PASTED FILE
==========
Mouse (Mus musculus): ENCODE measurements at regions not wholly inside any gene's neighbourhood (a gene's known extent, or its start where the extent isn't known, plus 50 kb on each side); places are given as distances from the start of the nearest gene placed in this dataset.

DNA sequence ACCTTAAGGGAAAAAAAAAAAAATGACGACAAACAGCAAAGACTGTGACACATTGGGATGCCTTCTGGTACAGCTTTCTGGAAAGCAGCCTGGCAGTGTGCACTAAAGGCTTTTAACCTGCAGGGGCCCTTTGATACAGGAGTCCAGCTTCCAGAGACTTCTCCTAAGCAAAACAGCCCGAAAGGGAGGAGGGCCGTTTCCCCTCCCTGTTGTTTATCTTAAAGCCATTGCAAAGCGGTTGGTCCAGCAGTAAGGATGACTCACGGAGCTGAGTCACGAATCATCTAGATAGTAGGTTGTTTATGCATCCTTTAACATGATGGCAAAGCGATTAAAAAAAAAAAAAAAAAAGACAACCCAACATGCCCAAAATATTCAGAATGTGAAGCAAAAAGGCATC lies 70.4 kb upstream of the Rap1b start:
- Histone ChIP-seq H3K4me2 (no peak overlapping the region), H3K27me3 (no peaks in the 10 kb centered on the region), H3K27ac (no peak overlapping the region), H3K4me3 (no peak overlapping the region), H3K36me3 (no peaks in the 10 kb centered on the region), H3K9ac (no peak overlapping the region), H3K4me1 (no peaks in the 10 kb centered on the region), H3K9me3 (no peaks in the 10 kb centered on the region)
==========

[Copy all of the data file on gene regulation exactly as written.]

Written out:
Mouse (Mus musculus): ENCODE measurements at regions not wholly inside any gene's neighbourhood (a gene's known extent, or its start where the extent isn't known, plus 50 kb on each side); places are given as distances from the start of the nearest gene placed in this dataset.

DNA sequence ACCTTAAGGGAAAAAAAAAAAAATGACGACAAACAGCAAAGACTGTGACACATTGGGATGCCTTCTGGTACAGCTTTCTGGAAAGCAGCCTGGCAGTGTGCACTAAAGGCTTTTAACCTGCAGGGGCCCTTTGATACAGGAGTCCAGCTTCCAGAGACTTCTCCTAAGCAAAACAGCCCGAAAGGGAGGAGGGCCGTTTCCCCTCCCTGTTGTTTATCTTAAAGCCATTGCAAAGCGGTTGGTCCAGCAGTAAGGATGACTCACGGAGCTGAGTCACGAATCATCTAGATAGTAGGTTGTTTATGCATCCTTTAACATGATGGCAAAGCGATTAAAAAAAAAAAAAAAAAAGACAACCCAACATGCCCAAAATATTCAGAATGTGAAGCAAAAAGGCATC lies 70.4 kb upstream of the Rap1b start:
- Histone ChIP-seq H3K4me2 (no peak overlapping the region), H3K27me3 (no peaks in the 10 kb centered on the region), H3K27ac (no peak overlapping the region), H3K4me3 (no peak overlapping the region), H3K36me3 (no peaks in the 10 kb centered on the region), H3K9ac (no peak overlapping the region), H3K4me1 (no peaks in the 10 kb centered on the region), H3K9me3 (no peaks in the 10 kb centered on the region)